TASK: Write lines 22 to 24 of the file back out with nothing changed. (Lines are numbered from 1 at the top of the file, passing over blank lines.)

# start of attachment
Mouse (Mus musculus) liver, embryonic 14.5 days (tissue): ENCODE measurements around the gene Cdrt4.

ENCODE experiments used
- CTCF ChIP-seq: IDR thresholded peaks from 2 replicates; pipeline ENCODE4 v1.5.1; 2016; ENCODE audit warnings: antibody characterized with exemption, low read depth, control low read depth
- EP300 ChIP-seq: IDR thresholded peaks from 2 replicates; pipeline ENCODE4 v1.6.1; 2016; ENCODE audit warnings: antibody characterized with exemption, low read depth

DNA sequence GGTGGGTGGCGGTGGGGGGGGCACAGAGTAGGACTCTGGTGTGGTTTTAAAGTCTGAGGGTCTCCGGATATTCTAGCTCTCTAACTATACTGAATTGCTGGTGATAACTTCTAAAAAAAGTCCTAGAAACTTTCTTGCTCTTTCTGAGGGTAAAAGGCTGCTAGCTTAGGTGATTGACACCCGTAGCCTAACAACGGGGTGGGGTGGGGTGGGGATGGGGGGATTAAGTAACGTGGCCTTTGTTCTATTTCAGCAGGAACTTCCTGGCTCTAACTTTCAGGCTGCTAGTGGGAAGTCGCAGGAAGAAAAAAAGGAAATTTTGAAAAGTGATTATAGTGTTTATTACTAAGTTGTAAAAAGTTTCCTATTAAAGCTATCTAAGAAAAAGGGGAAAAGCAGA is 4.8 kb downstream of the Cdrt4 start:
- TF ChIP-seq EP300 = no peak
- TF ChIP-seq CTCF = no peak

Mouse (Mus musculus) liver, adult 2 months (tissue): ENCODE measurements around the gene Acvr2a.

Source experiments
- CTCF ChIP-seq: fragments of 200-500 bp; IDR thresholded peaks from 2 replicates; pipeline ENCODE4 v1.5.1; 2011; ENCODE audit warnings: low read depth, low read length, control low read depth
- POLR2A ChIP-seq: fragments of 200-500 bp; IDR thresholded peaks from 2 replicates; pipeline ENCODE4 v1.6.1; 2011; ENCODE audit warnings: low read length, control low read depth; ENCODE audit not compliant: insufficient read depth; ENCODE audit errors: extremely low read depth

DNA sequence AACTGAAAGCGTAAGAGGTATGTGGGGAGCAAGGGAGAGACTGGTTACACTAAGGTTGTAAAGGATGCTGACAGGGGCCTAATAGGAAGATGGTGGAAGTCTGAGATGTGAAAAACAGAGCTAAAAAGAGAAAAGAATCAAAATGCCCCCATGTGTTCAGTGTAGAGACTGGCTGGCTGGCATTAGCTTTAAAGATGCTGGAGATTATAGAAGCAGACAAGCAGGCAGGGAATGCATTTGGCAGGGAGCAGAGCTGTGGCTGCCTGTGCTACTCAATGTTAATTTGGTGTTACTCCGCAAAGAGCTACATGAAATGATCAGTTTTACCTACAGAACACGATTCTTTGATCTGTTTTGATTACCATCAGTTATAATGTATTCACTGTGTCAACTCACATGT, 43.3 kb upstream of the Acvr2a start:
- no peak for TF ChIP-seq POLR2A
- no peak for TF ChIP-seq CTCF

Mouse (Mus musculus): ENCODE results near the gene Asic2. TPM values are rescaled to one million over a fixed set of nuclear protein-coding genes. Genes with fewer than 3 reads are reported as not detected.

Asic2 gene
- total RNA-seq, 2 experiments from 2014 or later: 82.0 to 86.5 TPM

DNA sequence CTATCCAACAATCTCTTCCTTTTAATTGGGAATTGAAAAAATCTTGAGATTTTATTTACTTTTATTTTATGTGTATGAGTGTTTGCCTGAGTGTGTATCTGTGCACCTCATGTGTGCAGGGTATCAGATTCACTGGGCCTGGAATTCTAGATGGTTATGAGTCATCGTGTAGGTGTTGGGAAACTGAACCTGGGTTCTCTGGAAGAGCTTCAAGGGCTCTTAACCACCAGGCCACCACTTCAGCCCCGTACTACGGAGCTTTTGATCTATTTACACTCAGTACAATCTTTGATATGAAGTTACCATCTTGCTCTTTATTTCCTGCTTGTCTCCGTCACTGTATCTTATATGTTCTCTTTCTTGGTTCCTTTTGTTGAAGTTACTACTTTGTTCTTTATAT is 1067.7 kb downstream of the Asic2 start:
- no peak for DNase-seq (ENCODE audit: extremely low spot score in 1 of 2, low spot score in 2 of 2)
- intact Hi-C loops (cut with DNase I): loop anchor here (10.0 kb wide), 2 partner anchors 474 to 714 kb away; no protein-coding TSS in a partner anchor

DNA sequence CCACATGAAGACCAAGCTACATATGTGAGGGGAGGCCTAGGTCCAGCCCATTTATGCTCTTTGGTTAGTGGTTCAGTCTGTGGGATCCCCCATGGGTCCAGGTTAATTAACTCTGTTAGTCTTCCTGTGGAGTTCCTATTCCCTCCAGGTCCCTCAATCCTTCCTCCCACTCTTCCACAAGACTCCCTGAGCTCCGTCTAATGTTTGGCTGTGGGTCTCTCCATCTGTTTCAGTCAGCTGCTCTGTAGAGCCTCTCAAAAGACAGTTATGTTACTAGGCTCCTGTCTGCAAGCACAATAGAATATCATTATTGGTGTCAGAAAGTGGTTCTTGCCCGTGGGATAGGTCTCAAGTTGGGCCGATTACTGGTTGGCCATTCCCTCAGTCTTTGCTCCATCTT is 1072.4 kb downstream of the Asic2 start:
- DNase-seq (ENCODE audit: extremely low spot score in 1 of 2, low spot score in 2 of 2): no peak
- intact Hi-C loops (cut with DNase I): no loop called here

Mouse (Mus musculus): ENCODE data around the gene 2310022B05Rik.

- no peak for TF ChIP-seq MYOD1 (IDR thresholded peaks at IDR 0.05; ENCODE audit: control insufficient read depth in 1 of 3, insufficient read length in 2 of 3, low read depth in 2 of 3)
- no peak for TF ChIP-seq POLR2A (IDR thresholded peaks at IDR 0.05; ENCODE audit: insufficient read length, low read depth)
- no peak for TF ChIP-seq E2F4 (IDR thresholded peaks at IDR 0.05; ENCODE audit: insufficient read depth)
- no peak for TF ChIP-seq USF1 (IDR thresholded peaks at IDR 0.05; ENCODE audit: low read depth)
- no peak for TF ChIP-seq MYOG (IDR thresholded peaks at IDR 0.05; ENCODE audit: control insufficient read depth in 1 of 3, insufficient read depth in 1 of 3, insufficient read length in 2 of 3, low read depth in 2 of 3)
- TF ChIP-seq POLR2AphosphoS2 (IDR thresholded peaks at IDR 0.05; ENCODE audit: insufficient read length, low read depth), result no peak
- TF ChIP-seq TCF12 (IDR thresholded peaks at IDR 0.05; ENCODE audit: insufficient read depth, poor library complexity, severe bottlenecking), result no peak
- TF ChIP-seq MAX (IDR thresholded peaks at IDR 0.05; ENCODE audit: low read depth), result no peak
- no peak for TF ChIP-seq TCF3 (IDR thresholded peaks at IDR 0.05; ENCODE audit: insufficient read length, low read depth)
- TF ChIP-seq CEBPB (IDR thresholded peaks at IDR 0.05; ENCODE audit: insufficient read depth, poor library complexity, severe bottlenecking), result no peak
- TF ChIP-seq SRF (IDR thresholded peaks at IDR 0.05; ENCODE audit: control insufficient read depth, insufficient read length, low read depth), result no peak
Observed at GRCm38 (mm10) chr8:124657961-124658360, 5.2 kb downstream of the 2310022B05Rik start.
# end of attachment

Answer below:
- DNase-seq (ENCODE audit: extremely low spot score in 1 of 2, low spot score in 2 of 2): no peak
- intact Hi-C loops (cut with DNase I): no loop called here

Mouse (Mus musculus): ENCODE data around the gene 2310022B05Rik.